It is immaterial that the evidence would support a finding contrary to that reached by the Commissioner; the determination of the Commissioner as to a factual matter will stand if supported by substantial evidence because it is the Commissioner's job, and not the Court's, to resolve conflicts in the evidence. Sorenson v. Weinberger, 514 F.2d 1112, 1119 (9th Cir. 1975).

In weighing the evidence and making findings, the Commissioner must apply the proper legal standards. Burkhart v. Bowen, 856 F.2d 1335, 1338 (9th Cir. 1988). This Court must review the whole record and uphold the Commissioner's determination that the claimant is not disabled if the Commissioner applied the proper legal standards, and if the Commissioner's findings are supported by substantial evidence. See, Sanchez v. Secretary of Health and Human Services, 812 F.2d 509, 510 (9th Cir. 1987); Jones v. Heckler, 760 F.2d at 995. If the Court concludes that the ALJ did not use the proper legal standard, the matter will be remanded to permit application of the appropriate standard. Cooper v. Bowen, 885 F.2d 557, 561 (9th Cir. 1987).

III. Disability

A. Legal Standards

In order to qualify for benefits, a claimant must establish that she is unable to engage in substantial gainful activity due to a medically determinable physical or mental impairment which has lasted or can be expected to last for a continuous period of not less than twelve months. 42 U.S.C. §§ 416(i), 1382c(a)(3)(A). A claimant must demonstrate a physical or mental impairment of such severity that the claimant is not only unable to do the claimant's previous work, but cannot, considering age, education, and work experience, engage in any other kind of substantial gainful work which exists in the national economy. 42 U.S.C. 1382c(a)(3)(B); Quang Van Han v. Bowen, 882 F.2d 1453, 1456 (9th Cir. 1989). The burden of establishing a disability is initially on the claimant, who must prove that the claimant is unable to return to his or her former type of work; the burden then shifts to the Commissioner to identify other jobs that the claimant is capable of performing considering the claimant's residual functional capacity, as well as her age, education and last fifteen years of work experience. Terry v. Sullivan, 903 F.2d 1273, 1275 (9th Cir. 1990).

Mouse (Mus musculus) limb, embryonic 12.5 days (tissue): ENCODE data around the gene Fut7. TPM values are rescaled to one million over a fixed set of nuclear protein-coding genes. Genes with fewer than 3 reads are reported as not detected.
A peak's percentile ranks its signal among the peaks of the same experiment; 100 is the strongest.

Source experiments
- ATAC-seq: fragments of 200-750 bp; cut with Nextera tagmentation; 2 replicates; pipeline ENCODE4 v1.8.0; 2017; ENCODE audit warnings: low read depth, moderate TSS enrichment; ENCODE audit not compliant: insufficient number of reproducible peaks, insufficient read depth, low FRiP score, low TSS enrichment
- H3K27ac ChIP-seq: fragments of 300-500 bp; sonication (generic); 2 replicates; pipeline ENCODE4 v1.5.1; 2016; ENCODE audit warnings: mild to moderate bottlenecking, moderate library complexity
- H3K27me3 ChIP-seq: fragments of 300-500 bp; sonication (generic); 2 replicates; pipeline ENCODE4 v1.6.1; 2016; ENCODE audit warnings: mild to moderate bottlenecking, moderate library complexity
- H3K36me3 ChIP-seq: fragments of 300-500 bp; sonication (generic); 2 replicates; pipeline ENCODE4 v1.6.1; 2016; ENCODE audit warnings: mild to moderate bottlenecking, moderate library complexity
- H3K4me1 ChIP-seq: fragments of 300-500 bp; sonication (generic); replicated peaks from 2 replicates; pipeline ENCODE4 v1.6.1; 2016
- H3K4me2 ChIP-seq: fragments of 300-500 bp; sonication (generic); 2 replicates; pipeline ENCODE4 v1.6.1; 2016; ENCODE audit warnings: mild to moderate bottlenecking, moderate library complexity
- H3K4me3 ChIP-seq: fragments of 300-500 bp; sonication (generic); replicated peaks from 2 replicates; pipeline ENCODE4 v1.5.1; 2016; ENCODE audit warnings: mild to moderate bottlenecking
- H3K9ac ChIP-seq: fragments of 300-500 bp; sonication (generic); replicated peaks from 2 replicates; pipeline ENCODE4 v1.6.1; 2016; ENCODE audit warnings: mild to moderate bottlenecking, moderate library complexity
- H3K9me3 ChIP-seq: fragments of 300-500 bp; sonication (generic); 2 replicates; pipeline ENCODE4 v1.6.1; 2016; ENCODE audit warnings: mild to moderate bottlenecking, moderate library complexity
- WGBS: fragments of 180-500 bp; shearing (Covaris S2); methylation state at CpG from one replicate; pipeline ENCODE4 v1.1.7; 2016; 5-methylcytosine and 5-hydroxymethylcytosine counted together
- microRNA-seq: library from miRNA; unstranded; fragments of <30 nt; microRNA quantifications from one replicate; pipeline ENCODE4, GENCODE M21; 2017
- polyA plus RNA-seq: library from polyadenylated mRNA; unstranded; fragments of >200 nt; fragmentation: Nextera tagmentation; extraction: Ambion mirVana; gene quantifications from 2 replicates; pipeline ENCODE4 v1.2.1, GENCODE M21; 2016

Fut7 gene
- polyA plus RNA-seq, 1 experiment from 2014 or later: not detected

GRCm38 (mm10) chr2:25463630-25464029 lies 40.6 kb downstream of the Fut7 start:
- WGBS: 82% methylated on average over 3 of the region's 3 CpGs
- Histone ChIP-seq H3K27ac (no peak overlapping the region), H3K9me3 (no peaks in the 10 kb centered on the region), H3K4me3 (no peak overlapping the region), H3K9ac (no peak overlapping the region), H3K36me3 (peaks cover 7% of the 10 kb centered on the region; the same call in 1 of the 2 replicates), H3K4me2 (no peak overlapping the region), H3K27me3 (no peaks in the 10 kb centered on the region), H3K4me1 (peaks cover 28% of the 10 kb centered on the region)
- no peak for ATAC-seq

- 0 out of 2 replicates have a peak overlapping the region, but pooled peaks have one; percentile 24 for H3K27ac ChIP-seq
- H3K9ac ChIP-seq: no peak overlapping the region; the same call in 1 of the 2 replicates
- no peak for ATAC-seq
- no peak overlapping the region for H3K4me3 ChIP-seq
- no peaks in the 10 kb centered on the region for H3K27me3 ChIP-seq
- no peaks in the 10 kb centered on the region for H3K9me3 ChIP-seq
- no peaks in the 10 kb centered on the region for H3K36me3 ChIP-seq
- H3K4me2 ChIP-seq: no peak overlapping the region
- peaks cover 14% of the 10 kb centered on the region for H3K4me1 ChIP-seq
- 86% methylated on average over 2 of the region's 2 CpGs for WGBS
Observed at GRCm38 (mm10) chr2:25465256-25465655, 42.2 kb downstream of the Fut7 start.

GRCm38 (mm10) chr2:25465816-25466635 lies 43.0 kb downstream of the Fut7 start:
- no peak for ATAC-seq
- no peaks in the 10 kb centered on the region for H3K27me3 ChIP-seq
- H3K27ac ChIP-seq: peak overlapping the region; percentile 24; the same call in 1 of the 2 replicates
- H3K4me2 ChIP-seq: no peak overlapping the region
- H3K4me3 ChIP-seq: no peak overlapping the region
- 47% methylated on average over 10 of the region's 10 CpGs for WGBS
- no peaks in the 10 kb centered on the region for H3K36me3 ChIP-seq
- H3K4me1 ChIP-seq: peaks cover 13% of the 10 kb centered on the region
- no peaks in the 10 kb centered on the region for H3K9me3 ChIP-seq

The regulations provide that the ALJ must make specific sequential determinations in the process of evaluating a disability: 1) whether the applicant engaged in substantial gainful activity since the alleged date of the onset of the impairment, 20 C.F.R. § 404.1520;*fn2 2) whether solely on the basis of the medical evidence the claimed impairment is severe, that is, of a magnitude sufficient to limit significantly the individual's physical or mental ability to do basic work activities, 20 C.F.R. § 404.1520(c); 3) whether solely on the basis of medical evidence the impairment equals or exceeds in severity certain impairments described in Appendix I of the regulations, 20 C.F.R. § 404.1520(d); 4) whether the applicant has sufficient residual functional capacity, defined as what an individual can still do despite limitations, to perform the 5) whether on the basis of the applicant's age, education, work experience, and residual functional capacity, the applicant can perform any other gainful and substantial work within the economy, 20 C.F.R. § 404.1520(f).

With respect to SSI, the five-step evaluation process is essentially the same. See 20 C.F.R. § 416.920.

B. The ALJ's Findings